- Speak at an event they host.
- Invite them to other networking events with you.
- Pro bono or volunteer work.
Often times, I’ll write on a person’s card so I can remember these things later.
Once you’ve determined how you can help them, it is time to decide whether you will or not. In the next step, we make that determination.
Determine Follow Up Status
People carry business cards at networking events. It is what you do. Therefore, the business card is my tool for determining follow up. If I like and trust the person, I place their card in my right pocket. If I decide I’m not going to follow up, I place the card in my left pocket. It’s that easy, and it helps me remember later that night or the next day.
At some events, I’ll meet 20-30 new people. That’s a lot to remember. Hopefully I’ve written notes on each person’s card!
Don’t spend too much time with any one person. Your mission is to meet people, engage them enough to determine whether you’re a good match, and move on. Networking events are not the place to make deep meaningful connections. They’re often loud, crowded, and full of interruptions. I love to use the line “let’s meet up sometime later when it isn’t so loud so we can get to know more about each other’s businesses.” Even if you don’t mean it (sorry genuineness), it’s a good disengaging line.
If a person won’t let you disengage, there are other strategies you can employ.
You don’t have to follow up with everyone. However, if you’re going to follow up with someone, you should do it right away. Don’t give anyone a chance to forget about you. At least at first, you don’t stay in memory as long. It takes several meetings before you are committed to a person’s long term memory. Therefore, you should follow up with the following pattern.
Firstly, follow up within 24 hours of meeting a person. Ask to go to a one on one meeting or have a phone call.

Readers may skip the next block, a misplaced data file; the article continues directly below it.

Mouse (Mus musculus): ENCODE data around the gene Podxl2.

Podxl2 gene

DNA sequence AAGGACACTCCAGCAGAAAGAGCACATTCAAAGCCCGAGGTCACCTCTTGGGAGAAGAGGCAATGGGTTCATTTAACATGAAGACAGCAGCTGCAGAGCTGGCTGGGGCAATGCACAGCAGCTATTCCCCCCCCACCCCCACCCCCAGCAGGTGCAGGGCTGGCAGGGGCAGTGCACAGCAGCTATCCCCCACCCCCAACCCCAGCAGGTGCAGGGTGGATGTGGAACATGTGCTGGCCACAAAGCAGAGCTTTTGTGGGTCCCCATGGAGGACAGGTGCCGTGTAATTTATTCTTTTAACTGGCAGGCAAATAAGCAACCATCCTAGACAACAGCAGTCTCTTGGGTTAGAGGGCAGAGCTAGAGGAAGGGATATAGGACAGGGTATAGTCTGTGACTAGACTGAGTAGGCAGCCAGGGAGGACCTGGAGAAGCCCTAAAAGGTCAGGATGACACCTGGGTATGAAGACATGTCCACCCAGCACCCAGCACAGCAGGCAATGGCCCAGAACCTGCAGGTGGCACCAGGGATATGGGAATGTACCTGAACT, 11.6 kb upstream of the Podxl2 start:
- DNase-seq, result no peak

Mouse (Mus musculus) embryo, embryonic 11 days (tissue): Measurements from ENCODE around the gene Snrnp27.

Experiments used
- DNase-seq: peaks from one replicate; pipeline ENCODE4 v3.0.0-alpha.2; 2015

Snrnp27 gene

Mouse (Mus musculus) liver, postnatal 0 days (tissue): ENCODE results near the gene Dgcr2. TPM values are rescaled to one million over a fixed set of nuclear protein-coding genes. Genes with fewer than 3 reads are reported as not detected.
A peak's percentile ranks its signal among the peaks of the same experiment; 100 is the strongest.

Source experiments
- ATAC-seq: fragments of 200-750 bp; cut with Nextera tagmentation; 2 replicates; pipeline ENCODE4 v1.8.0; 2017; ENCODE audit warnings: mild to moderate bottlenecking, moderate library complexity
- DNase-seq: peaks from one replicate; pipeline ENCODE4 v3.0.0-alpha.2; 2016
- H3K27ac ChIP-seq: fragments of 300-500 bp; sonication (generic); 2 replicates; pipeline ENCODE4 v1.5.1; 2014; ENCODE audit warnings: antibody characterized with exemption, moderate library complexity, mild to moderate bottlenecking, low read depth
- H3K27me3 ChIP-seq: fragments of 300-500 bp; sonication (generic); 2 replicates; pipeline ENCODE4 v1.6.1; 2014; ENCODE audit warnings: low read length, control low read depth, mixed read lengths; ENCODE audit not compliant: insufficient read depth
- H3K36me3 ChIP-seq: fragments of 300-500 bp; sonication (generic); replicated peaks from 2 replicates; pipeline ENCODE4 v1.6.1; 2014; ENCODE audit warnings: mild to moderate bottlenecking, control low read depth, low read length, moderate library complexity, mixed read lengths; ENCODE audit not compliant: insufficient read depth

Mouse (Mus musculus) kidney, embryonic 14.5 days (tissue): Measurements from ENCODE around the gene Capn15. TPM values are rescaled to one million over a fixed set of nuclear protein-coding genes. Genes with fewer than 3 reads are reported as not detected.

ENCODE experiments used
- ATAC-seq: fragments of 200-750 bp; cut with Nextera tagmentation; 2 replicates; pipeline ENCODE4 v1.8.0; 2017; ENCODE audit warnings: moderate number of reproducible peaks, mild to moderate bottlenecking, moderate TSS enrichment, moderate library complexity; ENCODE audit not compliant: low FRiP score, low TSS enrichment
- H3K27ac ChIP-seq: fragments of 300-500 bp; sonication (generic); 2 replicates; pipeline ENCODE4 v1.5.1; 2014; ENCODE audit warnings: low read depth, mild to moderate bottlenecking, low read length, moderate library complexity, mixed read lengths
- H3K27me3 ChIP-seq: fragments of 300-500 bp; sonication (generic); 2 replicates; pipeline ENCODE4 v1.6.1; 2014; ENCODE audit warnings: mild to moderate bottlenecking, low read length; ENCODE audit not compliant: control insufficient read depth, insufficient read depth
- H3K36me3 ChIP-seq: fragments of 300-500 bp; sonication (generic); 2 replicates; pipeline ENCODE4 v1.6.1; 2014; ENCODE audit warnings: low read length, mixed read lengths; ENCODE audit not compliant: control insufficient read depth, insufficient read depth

Secondly, follow up right after the meeting thanking them for their time and send along any information you promised to send them. Often, I promise to send an article or introduction to someone else.
Tip: If you promised multiple introductions, space them a couple days apart with the first one the same day as your one on one meeting. This way you stay top of mind longer.
Thirdly, find an excuse to reconnect with this person around 2 weeks. You can send them a request to go to an event, an interesting piece of information, or a connection they might find beneficial. For this first reconnection, 2 weeks is the right amount of time.
Fourthly, keep connecting with this person every 1-2 months. That keeps the relationship alive.
How is this the Introvert Networking Game?
This all becomes a game once you keep score. I always set a goal for myself. You can measure any of these steps, but I like to keep track of number of new business cards I’ve received. They only count if I went through the whole process though. There’s always 1-2 people who just hand out cards and don’t have a conversation.
If I’m going to a large event with over 100 people, I’m always aiming for at least 10, depending on how frequently I’ve attended that event and how large it actually is. If I’m at a 300 person event, I might set my goal at 25. That’s a lot!
Once I hit my goal, I leave. I usually follow up with people that night so they’re top of mind. You never know what will take your attention tomorrow, so it’s best to take care of this while it’s fresh. It also throws off my rhythm if someone follows up with me first.
Using this strategy, I actually got to the point where I was having 40 coffee meetings a week and at least 10 events. Because of this strategy, I was able to grow my business rapidly. I met a lot of great people and made hundreds of meaningful relationships. It was a ton of work, and if it weren’t for the introvert networking game, I would not have been able to do it.